The Mystery of the Invisible Thief by Enid Blyton (1950)

Someone in Peterswood is committing daring daylight robberies. And though the thief has left some big clues behind, it seems he is able to enter houses and get away without being seen. The Five Finder-Outers and Dog (aka Fatty Larry, Daisy, Pip, Bets and Buster) are on his trail—but so is the village policeman, Mr. Goon. Who will solve this mystery first?

I’ve wanted to read an Enid Blyton since I first found JJ’s reviews in his Minor Felonies posts over at The Invisible Event. So, when I found this in the sales bin at my local library I scooped it up. Yes, I know these are directed at preteens, but hey—a mystery is a mystery—and this is truly a first-class mystery!

I’ve said it before, I’m no expert on mysteries, and definitely not those of the locked-room variety. But, in my uneducated opinion, this fits solidly into that category. While I have little doubt that the experienced mystery reader will come up with the solution, it won’t be immediate. The mystery that Blyton created, while fairly simple, is extremely clever. The clues here are very well done, well placed throughout, and there is just the right amount of misdirection. The Finder-Outers interpret the clues, interview witnesses, and gather evidence, in an investigation that is intelligent and logically done (and may be better executed than some adult mysteries I’ve read).

It was great fun following the Finder-Outers on their investigation. Makes me wish I had found these when I was a kid, and I’m definitely going to be reading more of them.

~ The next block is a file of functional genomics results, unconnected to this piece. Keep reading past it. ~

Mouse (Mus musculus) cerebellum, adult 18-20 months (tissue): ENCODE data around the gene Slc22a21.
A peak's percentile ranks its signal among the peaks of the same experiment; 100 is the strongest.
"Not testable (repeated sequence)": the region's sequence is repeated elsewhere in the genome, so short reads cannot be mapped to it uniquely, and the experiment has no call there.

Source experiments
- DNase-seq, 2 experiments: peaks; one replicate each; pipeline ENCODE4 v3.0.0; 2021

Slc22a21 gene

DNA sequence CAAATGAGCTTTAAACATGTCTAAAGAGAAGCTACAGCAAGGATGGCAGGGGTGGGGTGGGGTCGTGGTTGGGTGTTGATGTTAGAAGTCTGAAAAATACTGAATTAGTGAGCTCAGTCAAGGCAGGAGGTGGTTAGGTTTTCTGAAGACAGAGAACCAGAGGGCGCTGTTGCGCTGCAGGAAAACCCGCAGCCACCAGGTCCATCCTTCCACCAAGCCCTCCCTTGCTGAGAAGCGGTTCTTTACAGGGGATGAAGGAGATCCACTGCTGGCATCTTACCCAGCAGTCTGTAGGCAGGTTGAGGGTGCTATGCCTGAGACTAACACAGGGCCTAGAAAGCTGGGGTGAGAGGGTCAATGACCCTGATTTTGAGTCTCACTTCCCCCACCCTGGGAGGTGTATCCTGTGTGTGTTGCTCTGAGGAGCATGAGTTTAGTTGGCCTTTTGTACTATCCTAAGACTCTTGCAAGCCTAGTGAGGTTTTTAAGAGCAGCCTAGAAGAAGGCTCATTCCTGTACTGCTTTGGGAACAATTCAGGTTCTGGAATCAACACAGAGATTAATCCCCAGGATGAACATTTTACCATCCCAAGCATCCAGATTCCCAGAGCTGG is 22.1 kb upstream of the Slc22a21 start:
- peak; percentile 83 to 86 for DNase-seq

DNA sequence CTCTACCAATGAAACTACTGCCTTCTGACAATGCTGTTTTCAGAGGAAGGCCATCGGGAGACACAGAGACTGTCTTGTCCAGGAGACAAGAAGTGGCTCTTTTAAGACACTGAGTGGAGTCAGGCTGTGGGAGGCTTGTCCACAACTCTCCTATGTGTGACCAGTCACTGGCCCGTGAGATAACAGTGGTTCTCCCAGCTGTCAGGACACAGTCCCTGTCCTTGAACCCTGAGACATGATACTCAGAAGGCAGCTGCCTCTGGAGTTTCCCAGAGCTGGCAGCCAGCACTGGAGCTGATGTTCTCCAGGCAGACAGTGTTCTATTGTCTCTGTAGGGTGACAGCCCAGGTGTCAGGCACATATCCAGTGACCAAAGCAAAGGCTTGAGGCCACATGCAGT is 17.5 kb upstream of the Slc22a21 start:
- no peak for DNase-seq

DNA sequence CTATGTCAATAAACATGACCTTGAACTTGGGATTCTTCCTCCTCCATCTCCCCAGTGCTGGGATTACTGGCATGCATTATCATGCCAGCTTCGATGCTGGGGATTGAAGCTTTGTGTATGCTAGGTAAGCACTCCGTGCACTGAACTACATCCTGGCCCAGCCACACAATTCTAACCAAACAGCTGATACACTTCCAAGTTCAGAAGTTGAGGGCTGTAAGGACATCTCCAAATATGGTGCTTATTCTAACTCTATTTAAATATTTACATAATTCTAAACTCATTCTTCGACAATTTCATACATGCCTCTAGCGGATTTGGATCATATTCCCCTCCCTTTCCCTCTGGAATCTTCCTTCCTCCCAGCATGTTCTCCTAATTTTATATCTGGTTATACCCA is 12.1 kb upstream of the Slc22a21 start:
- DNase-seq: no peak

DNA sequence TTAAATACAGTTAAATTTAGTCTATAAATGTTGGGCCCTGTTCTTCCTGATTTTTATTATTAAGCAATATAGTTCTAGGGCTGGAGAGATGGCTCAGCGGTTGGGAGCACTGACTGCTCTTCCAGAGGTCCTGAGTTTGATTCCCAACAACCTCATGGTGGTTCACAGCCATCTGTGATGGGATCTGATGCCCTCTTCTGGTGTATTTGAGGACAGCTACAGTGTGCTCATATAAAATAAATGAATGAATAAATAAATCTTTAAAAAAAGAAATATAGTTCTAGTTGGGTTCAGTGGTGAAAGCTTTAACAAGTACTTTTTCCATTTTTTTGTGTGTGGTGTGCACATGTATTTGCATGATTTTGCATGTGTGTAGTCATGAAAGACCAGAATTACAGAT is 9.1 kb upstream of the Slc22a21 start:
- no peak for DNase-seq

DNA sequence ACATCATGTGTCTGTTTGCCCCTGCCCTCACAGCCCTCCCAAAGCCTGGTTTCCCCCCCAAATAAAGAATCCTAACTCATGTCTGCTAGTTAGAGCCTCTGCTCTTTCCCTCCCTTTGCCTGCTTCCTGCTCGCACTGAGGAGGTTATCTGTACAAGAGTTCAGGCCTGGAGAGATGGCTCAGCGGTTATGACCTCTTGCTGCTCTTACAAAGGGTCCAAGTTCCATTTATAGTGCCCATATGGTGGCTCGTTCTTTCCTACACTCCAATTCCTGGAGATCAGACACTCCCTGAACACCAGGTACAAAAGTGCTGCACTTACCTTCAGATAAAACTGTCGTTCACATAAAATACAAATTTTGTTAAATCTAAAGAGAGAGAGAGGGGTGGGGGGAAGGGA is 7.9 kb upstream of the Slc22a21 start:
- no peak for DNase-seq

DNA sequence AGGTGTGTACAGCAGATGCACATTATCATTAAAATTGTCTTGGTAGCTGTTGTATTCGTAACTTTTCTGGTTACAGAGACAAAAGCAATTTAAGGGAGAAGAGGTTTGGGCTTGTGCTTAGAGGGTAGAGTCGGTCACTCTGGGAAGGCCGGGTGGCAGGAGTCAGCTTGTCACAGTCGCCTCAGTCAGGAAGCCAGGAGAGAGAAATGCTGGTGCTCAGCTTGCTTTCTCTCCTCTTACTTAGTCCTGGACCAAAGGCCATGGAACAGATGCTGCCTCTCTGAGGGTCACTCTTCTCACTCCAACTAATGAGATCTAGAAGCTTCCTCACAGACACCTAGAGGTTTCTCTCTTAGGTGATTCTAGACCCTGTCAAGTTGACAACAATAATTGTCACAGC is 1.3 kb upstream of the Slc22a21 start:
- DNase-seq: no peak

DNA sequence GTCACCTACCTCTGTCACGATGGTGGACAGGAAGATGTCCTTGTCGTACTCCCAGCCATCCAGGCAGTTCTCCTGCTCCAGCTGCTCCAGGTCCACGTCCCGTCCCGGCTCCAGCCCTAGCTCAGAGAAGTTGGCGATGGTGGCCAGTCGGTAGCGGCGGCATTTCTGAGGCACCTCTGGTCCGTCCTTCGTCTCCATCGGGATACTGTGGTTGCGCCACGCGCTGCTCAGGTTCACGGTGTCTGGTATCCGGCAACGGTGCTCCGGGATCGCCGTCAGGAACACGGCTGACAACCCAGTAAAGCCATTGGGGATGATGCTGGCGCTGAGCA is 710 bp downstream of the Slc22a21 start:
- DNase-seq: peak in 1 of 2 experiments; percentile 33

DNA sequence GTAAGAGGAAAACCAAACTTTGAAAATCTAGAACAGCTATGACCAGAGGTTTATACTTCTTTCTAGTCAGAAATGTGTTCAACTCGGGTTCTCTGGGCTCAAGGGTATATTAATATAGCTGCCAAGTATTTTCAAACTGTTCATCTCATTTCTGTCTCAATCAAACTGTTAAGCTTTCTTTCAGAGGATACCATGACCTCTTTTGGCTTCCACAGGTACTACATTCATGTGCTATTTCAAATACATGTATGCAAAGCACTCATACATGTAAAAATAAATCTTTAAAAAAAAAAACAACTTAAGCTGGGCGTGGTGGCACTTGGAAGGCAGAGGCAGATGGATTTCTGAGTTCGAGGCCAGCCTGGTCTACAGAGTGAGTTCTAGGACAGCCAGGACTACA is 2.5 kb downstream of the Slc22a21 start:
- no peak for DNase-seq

Prior Judgments – JJ @ The Invisible Event, TomCat @ Beneath the Stains of Time

Vintage Mystery Extravaganza—2015 Bingo—Read one book with an amateur detective 

10 thoughts on “The Mystery of the Invisible Thief by Enid Blyton (1950)

  1. Delighted to see others reading and loving this, it’s such a brilliant example of how to do an intelligent mystery with legitimate detection. I enjoyed this one so much, I went out and bought a boxset of all 15. Haven’t regretted it yet…!

      1. I’m just reaching this point of the series from the beginning, and I’m hoping for a resurgence in those elements. The first — Burnt Cottage — is wonderful, and Disappearing Cat is very clever, but then they become a little less detail-oriented and a bit more hijink-y…almost like they’re written for 9 year-olds or something 🤷‍♂️ But Hidden House has some strong reasoning again, so here’s hoping these middle titles represent a more consistently high degree of this kind of thing. All I need now is the time to read the darn things… 🙂

  2. TomCat

    JJ and I have been amazed at the amount of good detective stories and locked room mysteries hidden in the genre’s juvenile corner, but this was one of the biggest and most pleasant surprises of all. The plot is not going to fool any adult readers, but the crisp, crystal clear clueing and use of multi-varied red herrings (red herrings that become clues once you realize they’re red herrings) is something (aspiring) mystery writers of today should take note of. The Mystery of the Invisible Thief can be read by adults as a textbook on basic plot structure, clueing and red herrings.

    When I began tumbling down this rabbit hole, I never expected Enid Blyton had something in her repertoire to match William Arden, Robert Arthur, Bruce Campbell, Norvil Pallas and Nicholas Wilde. But she did.

    1. I’m just dipping my toe in now, but from what I’ve read so far, her mysteries could stand beside that of many in the “adult” mystery genres. And, there are many modern day mystery writers who could learn from reading her work.

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